DRINK: Enjoy the large selection of Serbian beers, brandies, and wines. The Jelen Pivo ($6) is a refreshing, pale lager and one of the country’s most popular beers.

SHOW: Kolo is an old Serbian word meaning “circle.” During the performances, the dancers often held onto each other’s belts to reinforce this idea of a strengthened community. It definitely added to the entertainment as performers formed large, unified masses of people, stomping and spinning to the lovely Serbian soundtrack.

BEST REASON TO GO: There are many options for scrumptiously spiced food and refreshing drinks at this pavilion, so take advantage of it during your stay. On your way out, pick up some to try at home from the large, Serbian ethnic food market.

CULTURE SHOCK: There may be a pattern to Serbian female names. The pavilion’s adult ambassador mentioned he cannot think of one female Serbian who’s name does not end in the letter, “a”.

ROOM FOR IMPROVEMENT: The cultural display was a bit easy to miss outside of the main pavilion area and could have used a more interactive element.

Some of Serbia's very filling and delicious food offeringsSome of Serbia's very filling and delicious food offerings

Some of Serbia’s very filling and delicious food offerings.

    Lushious, chocolate-flavoured desserts at the Serbian pavilion

Lushious, chocolate-flavoured desserts at the Serbian pavilion

Folklorama – Week 1

Is Folklorama Winnipeg’s favourite festival? According to a new Prairie Research poll it is. The findings revealed Folklorama has the most attendees of any our city’s festivals.

This year, Folklorama celebrates its 45th year and is the longest running and largest festival of its kind in the world. Where else in the world can you experience 44 different ethnic cultures?

I was actually lucky enough to work at Folklorama for three weeks this year as part of a work placement program for school. It was an amazing atmosphere to be a part of and contribute to. The festival is a true celebration of Winnipeg’s incredibly diverse, multicultural community.

This summer I’ve been given the opportunity to do a few assigned pavilion reviews for the Winnipeg Free Press. This is definitely one of the most fun writing assignments I’ve had to do. It’s a tough job, but someone’s got to do it! Read all of Week 1’s pavilion reviews here.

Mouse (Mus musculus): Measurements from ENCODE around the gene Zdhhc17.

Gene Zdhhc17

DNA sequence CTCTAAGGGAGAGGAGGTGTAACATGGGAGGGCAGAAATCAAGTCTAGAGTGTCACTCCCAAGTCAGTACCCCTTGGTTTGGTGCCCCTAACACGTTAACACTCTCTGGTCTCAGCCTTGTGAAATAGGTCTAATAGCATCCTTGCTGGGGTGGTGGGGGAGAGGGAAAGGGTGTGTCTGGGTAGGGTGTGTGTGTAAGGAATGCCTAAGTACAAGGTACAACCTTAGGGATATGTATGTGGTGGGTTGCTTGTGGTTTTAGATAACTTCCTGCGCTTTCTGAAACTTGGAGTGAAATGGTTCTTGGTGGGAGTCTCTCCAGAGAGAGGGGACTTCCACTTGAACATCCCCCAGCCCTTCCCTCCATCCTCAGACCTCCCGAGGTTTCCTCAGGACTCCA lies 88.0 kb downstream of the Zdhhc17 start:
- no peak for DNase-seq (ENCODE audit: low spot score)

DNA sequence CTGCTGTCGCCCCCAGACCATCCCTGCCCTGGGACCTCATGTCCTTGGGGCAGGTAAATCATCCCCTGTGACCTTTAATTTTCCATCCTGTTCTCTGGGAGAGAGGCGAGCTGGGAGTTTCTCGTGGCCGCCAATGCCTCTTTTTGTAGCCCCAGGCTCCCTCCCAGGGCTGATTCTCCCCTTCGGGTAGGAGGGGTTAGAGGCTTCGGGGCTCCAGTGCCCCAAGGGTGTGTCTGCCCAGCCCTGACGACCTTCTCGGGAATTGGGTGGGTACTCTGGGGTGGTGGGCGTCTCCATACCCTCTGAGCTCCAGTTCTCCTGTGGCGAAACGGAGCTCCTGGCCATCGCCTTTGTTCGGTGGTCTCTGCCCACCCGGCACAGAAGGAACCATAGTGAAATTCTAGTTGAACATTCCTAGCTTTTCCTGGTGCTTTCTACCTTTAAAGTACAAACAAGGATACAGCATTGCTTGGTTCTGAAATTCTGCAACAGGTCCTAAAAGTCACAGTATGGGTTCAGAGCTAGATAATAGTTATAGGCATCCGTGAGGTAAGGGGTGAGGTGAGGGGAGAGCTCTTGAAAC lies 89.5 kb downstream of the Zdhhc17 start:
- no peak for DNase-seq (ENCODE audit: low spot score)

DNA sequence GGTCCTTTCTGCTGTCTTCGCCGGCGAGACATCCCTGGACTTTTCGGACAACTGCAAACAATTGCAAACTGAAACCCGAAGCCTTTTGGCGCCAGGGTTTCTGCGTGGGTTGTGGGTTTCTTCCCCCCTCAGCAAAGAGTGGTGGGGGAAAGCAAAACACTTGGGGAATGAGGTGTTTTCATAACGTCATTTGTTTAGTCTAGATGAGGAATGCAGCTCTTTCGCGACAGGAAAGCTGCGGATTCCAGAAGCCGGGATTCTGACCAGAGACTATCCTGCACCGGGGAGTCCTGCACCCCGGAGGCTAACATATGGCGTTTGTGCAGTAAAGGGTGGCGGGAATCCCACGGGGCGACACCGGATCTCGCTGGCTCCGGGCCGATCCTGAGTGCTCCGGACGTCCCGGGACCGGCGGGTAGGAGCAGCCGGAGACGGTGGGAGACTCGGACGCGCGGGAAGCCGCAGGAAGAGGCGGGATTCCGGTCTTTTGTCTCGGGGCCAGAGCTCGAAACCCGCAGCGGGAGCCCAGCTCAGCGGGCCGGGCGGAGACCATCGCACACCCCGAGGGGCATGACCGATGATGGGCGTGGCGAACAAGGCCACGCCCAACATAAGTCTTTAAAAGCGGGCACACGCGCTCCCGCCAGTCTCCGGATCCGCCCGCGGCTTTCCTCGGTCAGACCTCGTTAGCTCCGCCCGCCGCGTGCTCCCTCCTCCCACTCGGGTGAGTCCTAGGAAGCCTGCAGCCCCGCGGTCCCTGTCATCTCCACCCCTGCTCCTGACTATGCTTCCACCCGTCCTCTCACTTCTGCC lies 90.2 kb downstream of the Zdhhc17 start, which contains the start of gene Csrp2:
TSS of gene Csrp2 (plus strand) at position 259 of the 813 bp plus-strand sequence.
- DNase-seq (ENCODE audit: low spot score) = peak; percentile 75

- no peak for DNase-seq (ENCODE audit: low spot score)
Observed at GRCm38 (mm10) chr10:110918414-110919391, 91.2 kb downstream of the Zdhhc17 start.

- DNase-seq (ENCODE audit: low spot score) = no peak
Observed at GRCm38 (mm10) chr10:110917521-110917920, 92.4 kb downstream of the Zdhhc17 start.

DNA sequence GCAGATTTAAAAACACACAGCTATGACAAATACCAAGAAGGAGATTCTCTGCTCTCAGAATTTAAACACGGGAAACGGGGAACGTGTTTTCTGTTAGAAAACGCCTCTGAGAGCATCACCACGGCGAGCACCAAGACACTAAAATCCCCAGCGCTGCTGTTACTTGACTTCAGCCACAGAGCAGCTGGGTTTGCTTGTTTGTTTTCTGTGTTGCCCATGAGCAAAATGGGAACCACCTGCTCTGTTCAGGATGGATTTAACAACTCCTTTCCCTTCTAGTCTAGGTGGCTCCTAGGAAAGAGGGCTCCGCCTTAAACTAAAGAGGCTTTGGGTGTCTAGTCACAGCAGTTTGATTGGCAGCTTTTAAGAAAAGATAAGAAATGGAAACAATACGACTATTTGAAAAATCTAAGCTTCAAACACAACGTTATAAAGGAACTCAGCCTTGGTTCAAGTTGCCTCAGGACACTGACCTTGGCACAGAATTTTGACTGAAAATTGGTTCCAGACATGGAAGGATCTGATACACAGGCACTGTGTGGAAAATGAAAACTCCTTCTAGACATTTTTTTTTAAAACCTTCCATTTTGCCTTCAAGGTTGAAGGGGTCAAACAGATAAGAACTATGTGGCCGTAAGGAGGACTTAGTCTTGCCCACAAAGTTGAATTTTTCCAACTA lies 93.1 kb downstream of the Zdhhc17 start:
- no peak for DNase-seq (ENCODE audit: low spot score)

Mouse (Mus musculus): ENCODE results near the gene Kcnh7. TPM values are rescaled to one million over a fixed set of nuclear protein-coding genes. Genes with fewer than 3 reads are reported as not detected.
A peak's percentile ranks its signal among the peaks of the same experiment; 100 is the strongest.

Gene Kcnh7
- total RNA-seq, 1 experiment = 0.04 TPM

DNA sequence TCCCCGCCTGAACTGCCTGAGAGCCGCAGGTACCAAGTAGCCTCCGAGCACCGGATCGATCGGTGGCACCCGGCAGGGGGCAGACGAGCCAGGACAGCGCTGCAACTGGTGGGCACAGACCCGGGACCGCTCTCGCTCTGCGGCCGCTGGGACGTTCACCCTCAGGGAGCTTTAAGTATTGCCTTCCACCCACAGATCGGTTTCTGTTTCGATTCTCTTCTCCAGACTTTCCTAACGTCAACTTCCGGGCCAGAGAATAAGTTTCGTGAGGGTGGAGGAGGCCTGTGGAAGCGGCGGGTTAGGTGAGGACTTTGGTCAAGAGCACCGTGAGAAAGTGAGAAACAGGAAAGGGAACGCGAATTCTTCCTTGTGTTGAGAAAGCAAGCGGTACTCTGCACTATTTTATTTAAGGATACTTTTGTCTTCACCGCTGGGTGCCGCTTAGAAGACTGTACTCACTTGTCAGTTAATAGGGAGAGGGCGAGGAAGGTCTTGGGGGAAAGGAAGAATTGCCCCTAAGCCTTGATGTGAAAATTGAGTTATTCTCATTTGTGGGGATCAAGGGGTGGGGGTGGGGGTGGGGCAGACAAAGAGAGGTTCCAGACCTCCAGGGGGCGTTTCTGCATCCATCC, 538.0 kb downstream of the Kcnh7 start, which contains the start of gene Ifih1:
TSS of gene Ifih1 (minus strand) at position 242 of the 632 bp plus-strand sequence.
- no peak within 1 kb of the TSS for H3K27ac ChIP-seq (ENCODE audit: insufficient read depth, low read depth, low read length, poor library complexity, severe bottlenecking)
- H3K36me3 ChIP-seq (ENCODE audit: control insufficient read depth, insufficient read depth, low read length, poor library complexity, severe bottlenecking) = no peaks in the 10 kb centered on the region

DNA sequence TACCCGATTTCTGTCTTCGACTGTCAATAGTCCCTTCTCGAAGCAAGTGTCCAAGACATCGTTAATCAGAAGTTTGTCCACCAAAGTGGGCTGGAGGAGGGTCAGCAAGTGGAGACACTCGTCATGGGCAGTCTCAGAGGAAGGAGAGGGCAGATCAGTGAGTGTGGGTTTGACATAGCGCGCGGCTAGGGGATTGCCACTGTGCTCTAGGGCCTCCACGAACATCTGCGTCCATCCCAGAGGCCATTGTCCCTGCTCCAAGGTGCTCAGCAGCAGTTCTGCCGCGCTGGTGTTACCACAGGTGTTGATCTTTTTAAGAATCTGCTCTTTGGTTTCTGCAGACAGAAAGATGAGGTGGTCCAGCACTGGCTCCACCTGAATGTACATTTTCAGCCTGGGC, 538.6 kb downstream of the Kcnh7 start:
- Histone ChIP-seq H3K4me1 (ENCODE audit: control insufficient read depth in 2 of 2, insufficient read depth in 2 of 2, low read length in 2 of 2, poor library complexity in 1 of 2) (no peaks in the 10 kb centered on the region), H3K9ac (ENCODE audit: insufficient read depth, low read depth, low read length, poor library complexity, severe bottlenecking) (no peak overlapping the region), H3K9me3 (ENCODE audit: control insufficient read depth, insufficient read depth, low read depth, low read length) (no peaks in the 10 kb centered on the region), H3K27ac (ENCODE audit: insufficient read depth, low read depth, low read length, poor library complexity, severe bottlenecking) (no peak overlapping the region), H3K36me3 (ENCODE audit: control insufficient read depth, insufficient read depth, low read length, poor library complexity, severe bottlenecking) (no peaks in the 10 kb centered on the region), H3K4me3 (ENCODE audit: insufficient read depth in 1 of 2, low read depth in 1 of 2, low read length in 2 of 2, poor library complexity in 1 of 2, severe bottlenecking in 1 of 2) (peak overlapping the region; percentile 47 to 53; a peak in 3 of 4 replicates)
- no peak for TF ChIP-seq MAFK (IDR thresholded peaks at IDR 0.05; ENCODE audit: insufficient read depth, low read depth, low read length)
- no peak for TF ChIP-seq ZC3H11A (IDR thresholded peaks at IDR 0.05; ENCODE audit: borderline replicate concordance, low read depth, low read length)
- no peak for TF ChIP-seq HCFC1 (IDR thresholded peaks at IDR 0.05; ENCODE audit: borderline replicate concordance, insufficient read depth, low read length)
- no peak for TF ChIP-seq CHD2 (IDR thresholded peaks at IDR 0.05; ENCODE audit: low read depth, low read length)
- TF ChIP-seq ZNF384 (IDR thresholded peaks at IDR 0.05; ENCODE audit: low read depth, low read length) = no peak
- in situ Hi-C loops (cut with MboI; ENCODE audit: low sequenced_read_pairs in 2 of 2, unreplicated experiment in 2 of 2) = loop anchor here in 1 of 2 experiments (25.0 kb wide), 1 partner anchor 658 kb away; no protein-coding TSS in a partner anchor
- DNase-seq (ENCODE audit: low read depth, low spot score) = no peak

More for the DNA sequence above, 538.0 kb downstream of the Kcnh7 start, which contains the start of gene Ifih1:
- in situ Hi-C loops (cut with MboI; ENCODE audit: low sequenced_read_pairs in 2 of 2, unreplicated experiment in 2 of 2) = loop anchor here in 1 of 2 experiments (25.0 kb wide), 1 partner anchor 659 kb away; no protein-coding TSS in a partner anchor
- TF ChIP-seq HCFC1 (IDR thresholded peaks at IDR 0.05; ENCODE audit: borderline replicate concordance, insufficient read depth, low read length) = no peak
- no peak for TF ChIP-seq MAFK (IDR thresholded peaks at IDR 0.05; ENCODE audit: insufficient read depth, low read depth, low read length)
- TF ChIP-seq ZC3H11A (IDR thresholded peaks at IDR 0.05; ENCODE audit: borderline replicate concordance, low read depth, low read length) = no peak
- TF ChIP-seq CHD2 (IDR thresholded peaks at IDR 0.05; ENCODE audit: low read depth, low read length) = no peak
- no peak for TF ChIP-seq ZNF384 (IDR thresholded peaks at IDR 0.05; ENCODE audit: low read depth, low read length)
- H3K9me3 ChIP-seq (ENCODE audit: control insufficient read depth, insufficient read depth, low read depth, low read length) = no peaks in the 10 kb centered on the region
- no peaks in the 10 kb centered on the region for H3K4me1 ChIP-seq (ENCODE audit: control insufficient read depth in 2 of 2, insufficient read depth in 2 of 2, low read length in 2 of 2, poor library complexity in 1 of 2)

Here’s my take on the two pavilions from Week 1:

A Portuguese icon, the Rooster of Barcelos. Carry one for good luck. Photo from

A Portuguese icon, the Rooster of Barcelos. Carry one for good luck. Photo from

Casa do Minho Portuguese
Casa do Minho Portuguese Centre, 1080 Wall St.

FOOD: Because the sea is such a way of life for many Portuguese, the country is known for its seafood. The seafood platter ($20) is a great way to try many different offerings such as mussels, clams and large shrimp in a deliciously spiced sauce with freshly baked bread for dipping. But there is a large variety of non-seafood Portuguese meals as well.

DRINK: Sample Portguese beers such as Sagres and the strong, pale lager, Super Bock ($6 each). Portugal is home to the sweet, fruity and heavy-bodied port wine, which would make a great pairing with any rich docaria (dessert). Cool down from the summer heat and the pavilion’s spiced cuisine was a bottle of refreshing Portuguese Sumol ($3), a fruity, carbonated pop.

SHOW: Live bands entertain audiences outside while talented dancers captivate audiences with their exuberant, energetic performances indoors. With the stomping of performers’ feet and the clicking of castanets, you will find yourself wanting to jump up right beside them to join in on the fun.

BEST REASON TO GO: With the friendly, warm hospitality of its people and vivacious dancing of its performers, you will feel right at home in this pavilion.

CULTURE SHOCK: The rooster is a common emblem of Portugal. Look up the legend of the Rooster of Barcelos for a fascinating tale associated with 17th-century Portuguese cavalry.

ROOM FOR IMPROVEMENT: Although there was plenty of space for outdoor entertainment, this popular pavilion could have used even more seating space for people watching the indoor performances.

The talented performers from the Warsaw-Poland Pavilion. Photo from

The talented performers from the Warsaw-Poland Pavilion. Photo from

Glenwood Community Centre, 27 Overton St.

FOOD: Be sure not to miss out on the amazing food at this pavilion. The Warsaw sampler ($11) is a great value and includes large portions of Polish pierogi, sausage, and hunter’s stew, a traditional dish made with meat and cabbage. The Zagloba special ($9) will get you a generous helping of tender, marinated pork hock. There are also a wide assortment of tortes and cheesecake ($4.50) to satisfy your sweet tooth.

DRINK: Quench your thirst with several Polish beers ($6.25) and liquors ($4.50) available. Try the light pilsner beer, Tyskie, one of the country’s favourites. The Zubròwka (Bison vodka) with apple juice is a refreshingly delicious cocktail that tastes just like a freshly baked apple pie.

SHOW: Dancers effortlessly weave around each other to traditional Polish music in front of a large, impressive castle backdrop. The cultural display will fill you in on Poland’s rich history and traditions as well as the colourful, cultural attire from different regions of Poland.